Former world number one Novak Djokovic continues his sublime form at the Mutua Madrid Open. The Serb is the defending champion, but he has been struggling to get on a good run at tournaments, something that we're not accustomed to seeing. Nevertheless, Djokovic made a mutual decision with his coaching team to part ways, which was announced last week. However, there are reports floating about that Djokovic's coaching team knew that they would be surplus to requirements last month. The 12-time Grand Slam champion has failed to reach the semifinals of a Masters 1000 event in 2017 as he fell by the wayside to Nick Kyrgios in Indian Wells, relinquished his title in Miami to recover his elbow and lost to David Goffin last month in Monte Carlo. The Serb is looking to put things right in Madrid with a quarterfinal showdown with sixth seed Kei Nishikori to occur on Friday.
The 2014 US Open runner-up has been in scintillating form at the Caja Magica despite missing the events in Monte Carlo and Barcelona to heal from injury. Nishikori loves the conditions in Madrid, and he will be competing in his fifth successive quarterfinal in the Spanish capital. The sixth seed lost to Pablo Andujar in the quarterfinals, he had to retire in the final set against Rafael Nadal in 2014, and he suffered semifinal exits at the hands of Andy Murray and Djokovic, who both went on to win the titles in 2015 and 2016 respectively.
Djokovic's route to the quarterfinals
The two-time Mutua Madrid Open champion received a bye into the second round as one of the top eight seeded players. Djokovic began his title defence against Spain's Nicolas Almagro, who is towards the end of his career but still a dangerous player, possessing a lot of firepower. The 12-time Grand Slam champion won the first set and lost in the second set, however, it looked as though that Djokovic would be set for an early exit. Nevertheless, the former world number one recovered from a 3-0 deficit in the final set to defeat the former four-time Grand Slam quarterfinalist, 6-1, 4-6, 7-5. In the third round, Djokovic was up against Almagro's compatriot Feliciano Lopez. For the first time since his second-round victory over Kyle Edmund, two months ago at the BNP Paribas Open, Djokovic managed to win a match in straight sets, 6-4, 7-5.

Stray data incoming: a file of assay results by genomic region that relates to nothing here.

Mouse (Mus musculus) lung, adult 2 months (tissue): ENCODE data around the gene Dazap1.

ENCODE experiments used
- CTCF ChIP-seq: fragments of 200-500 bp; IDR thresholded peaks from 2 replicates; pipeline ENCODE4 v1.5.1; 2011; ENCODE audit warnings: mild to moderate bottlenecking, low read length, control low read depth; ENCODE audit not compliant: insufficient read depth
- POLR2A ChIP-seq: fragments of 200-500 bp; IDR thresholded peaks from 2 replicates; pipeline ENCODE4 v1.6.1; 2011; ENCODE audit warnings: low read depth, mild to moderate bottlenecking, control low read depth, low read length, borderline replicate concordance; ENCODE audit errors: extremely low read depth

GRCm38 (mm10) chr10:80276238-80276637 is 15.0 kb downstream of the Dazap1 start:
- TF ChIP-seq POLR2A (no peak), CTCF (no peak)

Nishikori's route to the quarterfinals
The 2014 finalist also received a bye in the opening round, however, it wasn't plain sailing for Nishikori in his second round match with Diego Schwartzman. The Argentine won the first set with ease but Nishikori responded and won the second set with ease, however, it was a tussle in the final set, which the sixth seed came through, 1-6, 6-0, 6-4. In the third round, Nishikori had a tough assignment with 2013 French Open finalist David Ferrer. Furthermore, Ferrer is a shell of his former self, and the former world number four recorded a confidence-boosting, 6-4, 6-3 victory over the Spaniard, advancing to his fifth consecutive quarterfinal in Madrid.
Djokovic and Nishikori have done battle on ATP World Tour courts 13 times, and the Serb has an overwhelming 11-2 head-to-head record over Nishikori. The reigning French Open champion won their first meeting with ease in the second round of the French Open in 2010, and the sixth seed won their second encounter in the semifinals in Basel in 2011, 2-6, 7-6 (4), 6-0. However, for the first time in their career, the world number eight lead in the head-to-head when he stunned Djokovic in the semifinals of the US Open in 2014 in four sets to reach his maiden Grand Slam final.
However, that has been Nishikori's last victory over Djokovic to date as the second seed has won their next ten consecutive meetings. The 12-time Grand Slam winner won their last two meetings in 2014 in the semifinals of the final Masters 1000 of the year at the BNP Paribas Masters in Paris, 6-2, 6-3, and in the semifinals of the ATP World Tour Finals in London, 6-1, 3-6, 6-0. They only met twice in 2015 in the quarterfinals in Rome which Djokovic needed three sets to do so, and comprehensively, 6-1, 6-1 in their round robin encounter in London. They met a staggering six times in 2016 with Nishikori only winning a solitary set in those encounters. The former world number one dispatched Nishikori in the quarterfinals at the Australian Open, the final in Miami, 6-3, 6-3 and in last year's semifinal meeting in Madrid. Their most competitive encounter to date was their semifinal, a war of attrition match in Rome, which Djokovic managed to win, 2-6, 6-4, 7-6 (5), and ultimately, had nothing in the tank in the final against Murray. They met in a Masters 1000 final for the second time in Toronto which Djokovic prevailed 6-3, 7-5, and their last meeting was in the semifinals at the ATP World Tour Finals, 6-1, 6-1.
Who reaches the semifinals?
The two-time Mutua Madrid Open champion has produced some good tennis in the Spanish capital. Djokovic knows Nishikori well, and he knows that he will have to serve well in order to beat the Japanese star. Nishikori is a very good returner, and he has the firepower to beat Djokovic. The sixth seed's groundstrokes work well on clay, and he likes to dominate play from the baseline. Nishikori's backhand also possesses a lot of power, and like Djokovic, the 2014 runner-up is able to wear down his opponents. Ultimately, Djokovic has the mental edge over Nishikori in recent months, and he will fancy his chances of defeating him once again.
This is the first match scheduled on the Manolo Santana court at 11 am local time, and the winner of this quarterfinal match will play four-time champion Rafael Nadal, ninth seed David Goffin or 16th seed Nick Kyrgios for a place in the final.
Prediction: Nishikori in three sets.